We Are Sheep, Not Elephants

Fourth Sunday of Easter, Year C, RCL

Psalm 23, Revelation 7:9-17, John 10:22-30

 

We are not elephants. Elephants have an incredible memory. They can remember where they have been even if it was decades earlier. When times are good it’s easy for them to follow the paths etched in their minds to where water and food is; to where they have been in the previous years. When times are bad and they can’t find food and water, they look to the matriarch, usually the oldest elephant in the herd. She sometimes has to go to the deepest recesses of her memory; back to a distant land; to a place that she may not have experienced since she was a baby herself. She somehow follows a path that was etched in her mind decades and decades earlier; trusting more on instinct than memory how to get there. It is true that some elephants will not be able to keep up and others will die along the way, but the vast majority will persevere, following in faith the matriarch of the herd.

 

It would be great if we were elephants. We would not be concerned about what path we are on. We would be confident that our memories will keep us on the right path. We would not question who we needed to follow for our leader has the confidence when we do not. Life would seem so clear. But we are not elephants, we are sheep.

 

Sheep are smart animals. They follow a lead sheep and stay close together. But more important than following the lead sheep, sheep know the sound of their shepherd’s voice. When called, they will return to the shepherd and because each sheep is a bit quirky and different from another, the shepherd knows each of them. Even though sheep are smart they don’t always act so smart. Some are prone to distraction and wander, to get lost, to head into danger. Even though they have a head sheep, and a shepherd, they are prone to go their own way. It’s no coincidence that the Bible uses sheep as a metaphor for humans.

 

Today’s passages are full of sheep and shepherd imagery. “The Lord is my shepherd; I shall not be in want. He makes me lie down in green pastures and leads me beside still waters.” From Revelation we have “the Lamb at the center of the throne [who] will be their shepherd.” And in John, we have Jesus as the Shepherd who says, “My sheep hear my voice. I know them, and they follow me.” Jesus is the Good Shepherd who ultimately protects his sheep even at the expense of his own life.

 

John sets up this story making it sound like the small group of Jews are the wolves surrounding Jesus the Lamb. It is possible that the writer felt that his community of sheep were being snatched and scattered by some of the Jews or false shepherds and hired hands. But since we have two thousand years of perspective and the other gospels to compare with; I think we can understand that the Jews are not wolves or even bad sheep.

 

These Jews know their shepherd thought the scriptures that have been handed down from generation to generation. They do their best to follow their shepherd and like any of us, they occasionally go astray. The issue may be that these Jewish sheep have trouble understanding this new shepherd. Jesus’s voice often sounds similar to the one they follow and know yet is very different. The path Jesus wants to lead them down is different than the ones they have known. This new path seems so unfamiliar so much so that they may wonder if it could possibly lead to the same pasture.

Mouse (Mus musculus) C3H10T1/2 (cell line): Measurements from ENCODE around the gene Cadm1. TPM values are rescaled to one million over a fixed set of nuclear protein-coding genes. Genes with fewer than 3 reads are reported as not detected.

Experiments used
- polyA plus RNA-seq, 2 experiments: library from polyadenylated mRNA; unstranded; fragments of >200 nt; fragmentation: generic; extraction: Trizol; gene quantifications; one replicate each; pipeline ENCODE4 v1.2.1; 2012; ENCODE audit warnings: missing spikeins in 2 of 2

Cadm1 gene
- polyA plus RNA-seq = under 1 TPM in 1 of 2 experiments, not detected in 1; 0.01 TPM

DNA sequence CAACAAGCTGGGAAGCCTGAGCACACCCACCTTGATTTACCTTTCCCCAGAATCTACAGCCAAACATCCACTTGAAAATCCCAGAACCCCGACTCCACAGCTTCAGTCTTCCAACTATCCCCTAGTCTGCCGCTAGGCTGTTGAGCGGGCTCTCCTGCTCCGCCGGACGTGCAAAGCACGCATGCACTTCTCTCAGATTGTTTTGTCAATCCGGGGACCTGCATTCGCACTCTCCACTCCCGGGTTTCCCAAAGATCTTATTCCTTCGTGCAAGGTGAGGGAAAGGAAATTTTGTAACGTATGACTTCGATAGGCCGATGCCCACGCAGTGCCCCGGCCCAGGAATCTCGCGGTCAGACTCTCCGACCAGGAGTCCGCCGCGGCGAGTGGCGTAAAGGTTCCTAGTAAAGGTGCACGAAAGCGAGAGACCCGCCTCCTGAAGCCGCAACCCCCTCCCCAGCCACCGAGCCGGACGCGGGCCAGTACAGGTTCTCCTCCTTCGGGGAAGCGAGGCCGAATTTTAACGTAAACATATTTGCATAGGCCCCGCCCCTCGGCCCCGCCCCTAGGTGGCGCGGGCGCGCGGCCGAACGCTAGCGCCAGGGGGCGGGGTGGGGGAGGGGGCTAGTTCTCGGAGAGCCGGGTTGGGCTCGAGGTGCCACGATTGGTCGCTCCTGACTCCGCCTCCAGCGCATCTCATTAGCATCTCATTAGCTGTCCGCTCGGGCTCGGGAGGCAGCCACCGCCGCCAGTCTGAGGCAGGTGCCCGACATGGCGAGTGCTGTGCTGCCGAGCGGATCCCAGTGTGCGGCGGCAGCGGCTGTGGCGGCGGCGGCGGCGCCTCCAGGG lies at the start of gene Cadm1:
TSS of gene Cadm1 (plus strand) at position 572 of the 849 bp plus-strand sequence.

Let’s face it, it is hard to listen to a new shepherd; a new voice that tells us something new or different from the way we were raised. It is also true that in our day and age we have all kinds of voices telling us that they are our shepherd; that they know what is best for us. Each day we are bombarded with voices that tell us they will keep us safe through the purchase of security systems for our homes or our country’s foreign policy. We have voices telling us we can have better lives through advertisements for things we really do not need. There are voices that tell us that we can be better through nationalism or even prejudice. And of course we have the voices of the people we know, the ones we work with, live with, or just hang out with. Many of these voices have been with us our entire life and it can be hard to know which of these competing voices can be trusted, or followed. Which voice is the voice of our shepherd and which voices are distracting us or trying to snatch us away?

 

Knowing the Shepherd’s voice out of the many others becomes much clearer through prayer, studying scripter, and worshiping together. And even when we know Jesus voice, following his voice is a choice. We choose to listen to the Shepherd’s voice or not. We choose to trust and follow Christ or follow others who may lead us astray. We may even choose to follow the most familiar path, one where we find comfort, even if our shepherd clearly tells us not to go that way.

 

Most of us choose to believe. We choose to believe that our shepherd will keep us safe; will lead us down the right path, will bring us to green pastures and we do our best to listen to our shepherd. Obviously, there are other sheep and we sometimes get distracted by what they are doing. We may criticize them if they are following a different shepherd or no shepherd. Of course, we can tell other sheep about our shepherd, how wonderful he is. How much we are loved by our shepherd. But this shouldn’t be our primary concern. Our primary concern is to make sure we are listening to, and following, our shepherd above all the other competing voices. Trusting that our shepherd loves us, protects us, and will find us when we stray. This is the wonderful freedom that we have as sheep of Christ’s fold.

 

 

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